Is this cable ok???

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  #1  
Old 03-31-06, 05:27 PM
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Is this cable ok???

Hi everyone,

I will soon be installing a subpanel in my garage, after the pros here told me how/what to do I spoke with the county inspector and he said that aluminum cable is fine as long as I use a rust inhibitor on the connections. I called The HD and they have "2-2-4-6" (that is what the person called it). I understand this to be 2 conductors 2awg (hots), 1 conductor 4awg (neutral), 1 6awg (ground), am I correct on this? Once again thanks to all, your help is much appreciated,

Oz
 
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  #2  
Old 03-31-06, 05:49 PM
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Sounds like 100 amp direct burial mobile home feeder
 
  #3  
Old 03-31-06, 07:22 PM
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Are you wanting a direct burial method or conduit run?
 
  #4  
Old 03-31-06, 08:38 PM
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I presume that 2-2-4-6 is SER cable? Is this an attached garage?

What size breaker do you plan to feed the subpanel with?

The 2-2-4-6 would be BLACK-RED-WHITE-BARE for Hot-Hot-Neutral-Ground. In the SER cable I fed a subpanel with, the red and white were actually black with a red stripe and black with a white stripe.

Definately use No-Lox on the wire. Get a wire brush (it doesn't need to be coarse at all) and brush it on until it penetrates into the gaps between the strands. You can get a small tube which will be plenty for the eight connections you will need to make. I see no reason not to be generous in applying it.

A week or so after you have installed everything, shut the power off and go back and re-torque all the connections. After that, check them yearly.


For my use, I found that a hack saw does a neat job cutting this thick wire...leaves a neater edge than bolt cutters. Besides, I don't have any bolt cutters.
 
  #5  
Old 04-01-06, 04:25 AM
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Hi,

I presume that 2-2-4-6 is SER cable? Is this an attached garage?
Yes it is an attached garage.

What size breaker do you plan to feed the subpanel with?
100A.

"A week or so after you have installed everything, shut the power off and go back and re-torque all the connections. After that, check them yearly" This sounds like a GOOD advise.

Are you wanting a direct burial method or conduit run? None.
It is going thru a crawspace then up to the middle of the wall to the subpanel box.

Thanks again

Oz
 
  #6  
Old 04-01-06, 11:53 AM
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Full size neutral

This constitutes a subfeed, full size neutral 2-2-2-4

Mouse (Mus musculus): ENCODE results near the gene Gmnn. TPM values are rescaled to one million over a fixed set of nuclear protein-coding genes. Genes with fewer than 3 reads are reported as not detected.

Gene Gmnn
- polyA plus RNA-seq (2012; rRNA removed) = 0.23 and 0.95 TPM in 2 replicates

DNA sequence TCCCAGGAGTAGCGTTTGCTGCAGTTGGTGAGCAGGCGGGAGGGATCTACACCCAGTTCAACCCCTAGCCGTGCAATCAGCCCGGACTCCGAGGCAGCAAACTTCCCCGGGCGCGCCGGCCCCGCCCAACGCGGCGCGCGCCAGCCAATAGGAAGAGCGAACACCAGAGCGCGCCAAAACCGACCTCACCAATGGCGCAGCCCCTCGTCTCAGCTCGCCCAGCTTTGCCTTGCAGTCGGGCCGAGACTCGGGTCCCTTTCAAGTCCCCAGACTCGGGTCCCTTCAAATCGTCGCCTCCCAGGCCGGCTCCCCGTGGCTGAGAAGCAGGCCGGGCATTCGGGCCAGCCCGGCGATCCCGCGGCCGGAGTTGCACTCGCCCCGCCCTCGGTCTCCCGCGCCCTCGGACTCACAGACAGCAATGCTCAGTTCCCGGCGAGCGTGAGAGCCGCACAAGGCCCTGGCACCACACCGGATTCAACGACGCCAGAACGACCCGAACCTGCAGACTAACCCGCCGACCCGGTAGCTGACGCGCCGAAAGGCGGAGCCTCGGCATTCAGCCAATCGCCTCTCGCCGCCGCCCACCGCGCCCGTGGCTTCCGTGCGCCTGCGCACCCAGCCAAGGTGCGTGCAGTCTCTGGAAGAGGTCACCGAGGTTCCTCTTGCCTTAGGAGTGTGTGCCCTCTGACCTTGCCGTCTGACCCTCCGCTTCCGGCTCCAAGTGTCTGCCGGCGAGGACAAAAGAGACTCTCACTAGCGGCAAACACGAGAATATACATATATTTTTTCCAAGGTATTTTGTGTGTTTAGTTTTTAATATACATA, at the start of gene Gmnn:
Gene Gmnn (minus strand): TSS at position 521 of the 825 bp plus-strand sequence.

allowable ampacity of #2 aluminum SER cable is 75 amps, as you are required to utilized 60 degree temp rating
Article 310-16
You can only use #2 SEU for 100 amps at the Service Entrance
If you want a true 100 amp subfeed, use 1/0 SER
 
  #7  
Old 04-01-06, 12:19 PM
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>> I presume that 2-2-4-6 is SER cable?
> Yes it is an attached garage.
Is it SER cable?

>> A week or so after you have installed everything,
>> shut the power off and go back and re-torque all
>> the connections. After that, check them yearly.
> This sounds like a GOOD advice.

I would like to know why it is advised.

The torques aren't just made up numbers.
They are supposed to be good to hold for the life of the system.

If the conductors can work loose, something else is wrong with the installation.


> It is going thru a crawspace then up to the middle of the
> wall to the subpanel box.

You might need protective conduit.
 
  #8  
Old 04-01-06, 06:26 PM
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Originally Posted by RobertWilber
allowable ampacity of #2 aluminum SER cable is 75 amps, as you are required to utilized 60 degree temp rating
Can you cite a code reference for this?

If I recall, SER is rated for 75° or 90° (75° I think), and 338.10(B)(4) states that I do not apply 334.80 to this cable.

The terminations on the circuit breaker and the lugs of the MLO panel are usually rated at 75°, so a #2 SER would be worth 90 amps, not 75, using Table 310.16.
 
  #9  
Old 04-01-06, 09:12 PM
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Originally Posted by RobertWilber
You can only use #2 [aluminum] for 100 amps at the Service Entrance.
Perhaps in Philadelphia and other localities with such an amendment.

Under NEC 310.15(B), it's 100A as a feeder.





[This does not constitute an endorsement.]
 
  #10  
Old 04-01-06, 11:28 PM
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Well I prefer to do business with my little brother + sister owned electrical supply. But I ventured into home depot this evening and they did not carry SER cable of any size. The only
2-2-4-6 they had was AL mobile home feeder. But I suppose this could vary from location to location.
 
  #11  
Old 04-02-06, 08:47 AM
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Originally Posted by bolide
Under NEC 310.15(B), it's 100A as a feeder.